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Five Questions with Steve Kazanjian of The Content Project
DMN: You have been with Belief since the beginning as a co-founder. Belief has enjoyed wide recognition for its work and contributions to the broadcast medium. Why did you leave to join The Content Project?
SK: I have always been interested in the "hidden language" between design and technology. The intersection of the two provides for some really interesting design opportunities. The Content Project provides an unrivaled infrastructure and incredible resources to stretch and explore in this arena. More importantly, Ill be able to once again focus on what I love doing design and expand this design across all media, leveraging the deep technology expertise that TCP has to offer.
DMN: Will The Content Project still embrace all message mediums--print, Web,TV, in addition to Broadband and Interactive TV?
SK: Broadband and Interactive TV are still in their infancy in the United States. The majority of The Content Projects revenue does and still will come from more traditional design--broadcast, print, and web. I am hedging my bets, however, that in the next few years we will see amazing strides in the world of interactive. That being said; you cant change consumer behavior patterns. We cant "force" the consumer into the world of interactive. We can, however, position ourselves for the demand when it comes.
The Content Project has also just signed on Chris Pagani and Dave Pagani, two former Belief employees to round our broadcast design division. With their addition we provide an incredibly robust and versatile design team than can tackle any project in any medium.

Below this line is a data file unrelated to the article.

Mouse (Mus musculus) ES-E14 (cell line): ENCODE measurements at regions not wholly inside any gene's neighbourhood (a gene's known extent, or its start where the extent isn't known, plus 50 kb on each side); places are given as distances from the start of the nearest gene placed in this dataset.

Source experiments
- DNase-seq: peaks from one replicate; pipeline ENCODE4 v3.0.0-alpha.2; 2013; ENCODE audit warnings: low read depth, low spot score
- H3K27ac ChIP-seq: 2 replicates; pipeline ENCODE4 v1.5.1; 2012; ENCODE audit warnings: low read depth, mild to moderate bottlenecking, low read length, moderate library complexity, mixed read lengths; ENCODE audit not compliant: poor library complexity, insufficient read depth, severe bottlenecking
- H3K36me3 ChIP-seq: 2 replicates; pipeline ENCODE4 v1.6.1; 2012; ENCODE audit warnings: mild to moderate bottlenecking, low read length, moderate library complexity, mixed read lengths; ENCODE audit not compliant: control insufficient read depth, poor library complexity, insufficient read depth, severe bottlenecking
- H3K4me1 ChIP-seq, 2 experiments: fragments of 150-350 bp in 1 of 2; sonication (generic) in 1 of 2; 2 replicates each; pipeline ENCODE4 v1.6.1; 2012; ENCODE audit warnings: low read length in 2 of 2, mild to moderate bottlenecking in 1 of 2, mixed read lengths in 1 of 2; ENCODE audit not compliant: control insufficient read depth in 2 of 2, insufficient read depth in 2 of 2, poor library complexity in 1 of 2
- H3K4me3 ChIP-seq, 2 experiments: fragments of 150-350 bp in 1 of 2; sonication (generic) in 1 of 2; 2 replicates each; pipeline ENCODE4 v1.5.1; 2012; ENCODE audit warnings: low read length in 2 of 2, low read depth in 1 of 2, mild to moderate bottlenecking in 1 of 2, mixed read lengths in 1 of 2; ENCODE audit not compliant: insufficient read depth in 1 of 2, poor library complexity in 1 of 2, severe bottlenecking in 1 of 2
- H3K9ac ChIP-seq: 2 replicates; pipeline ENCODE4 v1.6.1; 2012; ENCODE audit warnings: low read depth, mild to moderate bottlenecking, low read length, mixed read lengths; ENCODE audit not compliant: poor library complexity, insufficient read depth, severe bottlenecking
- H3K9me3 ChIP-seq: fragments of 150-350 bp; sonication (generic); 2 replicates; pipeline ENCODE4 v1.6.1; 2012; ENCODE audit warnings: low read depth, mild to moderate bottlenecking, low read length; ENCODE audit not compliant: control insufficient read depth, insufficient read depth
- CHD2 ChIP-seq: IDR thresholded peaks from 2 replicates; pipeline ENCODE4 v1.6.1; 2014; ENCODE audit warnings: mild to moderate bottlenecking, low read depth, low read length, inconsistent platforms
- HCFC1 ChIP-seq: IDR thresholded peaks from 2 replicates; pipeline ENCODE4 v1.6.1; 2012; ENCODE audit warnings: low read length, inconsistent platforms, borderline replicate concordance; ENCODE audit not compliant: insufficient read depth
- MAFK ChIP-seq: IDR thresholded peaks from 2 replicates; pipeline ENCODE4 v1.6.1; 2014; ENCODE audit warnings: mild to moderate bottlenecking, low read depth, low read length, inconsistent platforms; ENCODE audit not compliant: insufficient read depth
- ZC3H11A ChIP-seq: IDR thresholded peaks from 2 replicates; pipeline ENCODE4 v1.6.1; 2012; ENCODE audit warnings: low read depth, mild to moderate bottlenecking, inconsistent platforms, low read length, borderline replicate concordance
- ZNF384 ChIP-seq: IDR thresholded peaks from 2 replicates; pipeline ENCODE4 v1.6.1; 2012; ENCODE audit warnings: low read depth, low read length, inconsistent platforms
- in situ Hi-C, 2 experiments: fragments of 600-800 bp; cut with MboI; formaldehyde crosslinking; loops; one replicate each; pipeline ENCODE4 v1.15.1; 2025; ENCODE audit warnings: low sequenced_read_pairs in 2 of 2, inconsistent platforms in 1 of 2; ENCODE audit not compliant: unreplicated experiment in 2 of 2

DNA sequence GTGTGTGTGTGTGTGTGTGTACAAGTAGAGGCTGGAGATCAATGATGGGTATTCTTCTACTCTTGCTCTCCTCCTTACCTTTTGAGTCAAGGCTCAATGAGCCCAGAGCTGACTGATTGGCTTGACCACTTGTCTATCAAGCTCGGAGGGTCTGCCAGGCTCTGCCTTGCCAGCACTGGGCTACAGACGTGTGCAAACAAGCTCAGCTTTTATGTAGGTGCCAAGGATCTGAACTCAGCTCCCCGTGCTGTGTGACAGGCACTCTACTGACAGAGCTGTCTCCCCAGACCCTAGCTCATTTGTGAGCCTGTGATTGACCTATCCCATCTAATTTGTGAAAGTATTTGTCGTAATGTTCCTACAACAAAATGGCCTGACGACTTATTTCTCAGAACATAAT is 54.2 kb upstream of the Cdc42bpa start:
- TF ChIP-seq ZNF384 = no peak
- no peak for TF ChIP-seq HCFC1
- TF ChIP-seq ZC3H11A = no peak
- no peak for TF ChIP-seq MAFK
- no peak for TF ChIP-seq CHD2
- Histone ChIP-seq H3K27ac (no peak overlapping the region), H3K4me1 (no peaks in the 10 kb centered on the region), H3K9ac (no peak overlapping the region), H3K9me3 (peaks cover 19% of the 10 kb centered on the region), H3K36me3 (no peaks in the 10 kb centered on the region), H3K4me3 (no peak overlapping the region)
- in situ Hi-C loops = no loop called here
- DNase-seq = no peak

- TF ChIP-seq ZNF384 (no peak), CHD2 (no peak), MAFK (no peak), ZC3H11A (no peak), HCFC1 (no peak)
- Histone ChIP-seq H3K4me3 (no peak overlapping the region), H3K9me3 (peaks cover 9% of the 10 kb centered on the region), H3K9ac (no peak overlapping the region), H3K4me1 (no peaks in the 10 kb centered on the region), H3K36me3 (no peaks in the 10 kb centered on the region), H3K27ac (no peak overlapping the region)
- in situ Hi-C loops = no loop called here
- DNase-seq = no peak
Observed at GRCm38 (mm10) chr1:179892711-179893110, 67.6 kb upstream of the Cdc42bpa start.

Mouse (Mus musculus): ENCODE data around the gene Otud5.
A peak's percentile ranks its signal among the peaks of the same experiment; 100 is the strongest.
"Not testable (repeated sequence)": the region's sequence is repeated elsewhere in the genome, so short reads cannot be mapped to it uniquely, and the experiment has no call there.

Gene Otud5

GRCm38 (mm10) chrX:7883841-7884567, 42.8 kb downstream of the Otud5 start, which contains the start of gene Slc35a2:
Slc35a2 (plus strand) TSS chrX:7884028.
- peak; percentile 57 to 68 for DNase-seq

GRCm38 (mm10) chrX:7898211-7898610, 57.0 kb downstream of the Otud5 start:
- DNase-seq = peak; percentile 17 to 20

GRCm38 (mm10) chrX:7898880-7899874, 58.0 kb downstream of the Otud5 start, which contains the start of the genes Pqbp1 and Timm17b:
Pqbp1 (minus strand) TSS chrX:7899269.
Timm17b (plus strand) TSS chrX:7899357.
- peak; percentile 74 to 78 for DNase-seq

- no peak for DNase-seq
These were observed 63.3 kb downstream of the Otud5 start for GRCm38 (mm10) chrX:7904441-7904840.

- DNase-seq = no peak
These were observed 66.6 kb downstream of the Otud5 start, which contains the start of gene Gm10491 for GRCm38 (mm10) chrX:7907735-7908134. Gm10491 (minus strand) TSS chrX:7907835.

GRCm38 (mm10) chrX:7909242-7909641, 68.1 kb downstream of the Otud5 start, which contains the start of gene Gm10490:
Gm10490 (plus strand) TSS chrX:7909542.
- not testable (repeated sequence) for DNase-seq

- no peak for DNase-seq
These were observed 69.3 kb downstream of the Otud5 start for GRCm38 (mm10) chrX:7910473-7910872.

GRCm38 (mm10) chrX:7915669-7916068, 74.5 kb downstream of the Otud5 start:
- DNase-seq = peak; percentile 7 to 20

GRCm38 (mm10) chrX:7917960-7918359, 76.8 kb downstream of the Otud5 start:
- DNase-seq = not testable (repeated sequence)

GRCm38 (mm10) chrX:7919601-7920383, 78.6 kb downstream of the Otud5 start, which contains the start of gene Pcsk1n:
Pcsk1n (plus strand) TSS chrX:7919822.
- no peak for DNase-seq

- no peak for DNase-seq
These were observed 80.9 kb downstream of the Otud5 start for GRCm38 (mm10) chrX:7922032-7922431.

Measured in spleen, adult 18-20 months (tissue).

DMN: Is any content designed for one medium often repurposed for other mediums? If so, how are the media assets handled
SK: We never "repurpose" the design from one medium to another. Different mediums call for different design directions. How you interact with your computer screen is totally different with how you interact with your television or even a magazine. Great design needs to capture the essence of that medium and design within that construct. There are, however, definite economies of scale of handling multiple mediums for one client. We have a project in-house right now that includes a :30 sec spot, ad slicks, website, product packaging, and a DVD. Were handling everything from initial concept to compositing through authoring and coding. Its really wonderful to be able to have that much design influence on one product and be able to give true design cohesion.
All the media assets are stored on one central server. Clients are able to post to the site by just dragging and dropping assets into a browser window. We do the same internally. Its a quick and seamless way to work.
DMN: How would someone interested in getting into the field of broadcast design break into the market? How important is education in this respect? Are the theories and practices that are learned in the classroom critical for success in this field?
SK: Since broadcast design is a relatively new field, there are very few universities that have courses. Otis, Art Center, and SCAD all have great broadcast design programs and continually nurture some incredible talent. There are also some great organizations to get involved with; Promax/BDA, AIGA, MGLA, and The Academy of Television Arts and Sciences.
DMN: Given that the Web is a huge distributor of information, how is designing for the Web different from designing for Television and other mediums? Is there any specific computer platform that is used at The Content Project?
SK: The web is about designing information architecture. The subtle nuances of great design are seen through how the designer "plays" with human behavior patterns. Broadcast design has more classical packaging components to it such as understanding your demographic and creating the appropriate branding and strategy. Same programs, same systems, and many of the same design philosophies - but a very different application of your thought process.
Related Keywords:broadcast, design
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